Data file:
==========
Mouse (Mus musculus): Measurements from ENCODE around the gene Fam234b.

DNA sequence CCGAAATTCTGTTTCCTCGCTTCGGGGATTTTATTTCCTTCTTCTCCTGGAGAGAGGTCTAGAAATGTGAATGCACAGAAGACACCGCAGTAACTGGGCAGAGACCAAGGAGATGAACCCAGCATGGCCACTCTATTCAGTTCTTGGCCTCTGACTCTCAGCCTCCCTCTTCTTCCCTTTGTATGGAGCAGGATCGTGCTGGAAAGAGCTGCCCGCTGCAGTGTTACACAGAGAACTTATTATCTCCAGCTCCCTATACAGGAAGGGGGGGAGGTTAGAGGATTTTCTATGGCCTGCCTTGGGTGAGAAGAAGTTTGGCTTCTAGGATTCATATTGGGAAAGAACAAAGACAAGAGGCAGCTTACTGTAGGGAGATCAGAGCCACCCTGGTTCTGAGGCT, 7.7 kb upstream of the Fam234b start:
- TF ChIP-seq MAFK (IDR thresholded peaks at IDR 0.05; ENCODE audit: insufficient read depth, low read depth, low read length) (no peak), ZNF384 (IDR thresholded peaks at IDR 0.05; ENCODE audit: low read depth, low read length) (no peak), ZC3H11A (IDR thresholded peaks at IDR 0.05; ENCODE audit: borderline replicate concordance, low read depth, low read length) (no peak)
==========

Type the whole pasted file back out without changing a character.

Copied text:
Mouse (Mus musculus): Measurements from ENCODE around the gene Fam234b.

DNA sequence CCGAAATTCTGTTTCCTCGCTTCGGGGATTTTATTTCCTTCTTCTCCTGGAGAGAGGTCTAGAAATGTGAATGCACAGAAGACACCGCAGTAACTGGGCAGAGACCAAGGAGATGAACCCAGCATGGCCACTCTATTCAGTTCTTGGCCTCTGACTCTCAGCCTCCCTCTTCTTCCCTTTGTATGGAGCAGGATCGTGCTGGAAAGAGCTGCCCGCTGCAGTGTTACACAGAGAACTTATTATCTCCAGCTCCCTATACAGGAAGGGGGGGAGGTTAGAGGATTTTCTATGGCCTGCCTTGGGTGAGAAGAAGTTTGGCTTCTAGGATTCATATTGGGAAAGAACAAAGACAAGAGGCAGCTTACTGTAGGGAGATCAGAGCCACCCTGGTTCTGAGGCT, 7.7 kb upstream of the Fam234b start:
- TF ChIP-seq MAFK (IDR thresholded peaks at IDR 0.05; ENCODE audit: insufficient read depth, low read depth, low read length) (no peak), ZNF384 (IDR thresholded peaks at IDR 0.05; ENCODE audit: low read depth, low read length) (no peak), ZC3H11A (IDR thresholded peaks at IDR 0.05; ENCODE audit: borderline replicate concordance, low read depth, low read length) (no peak)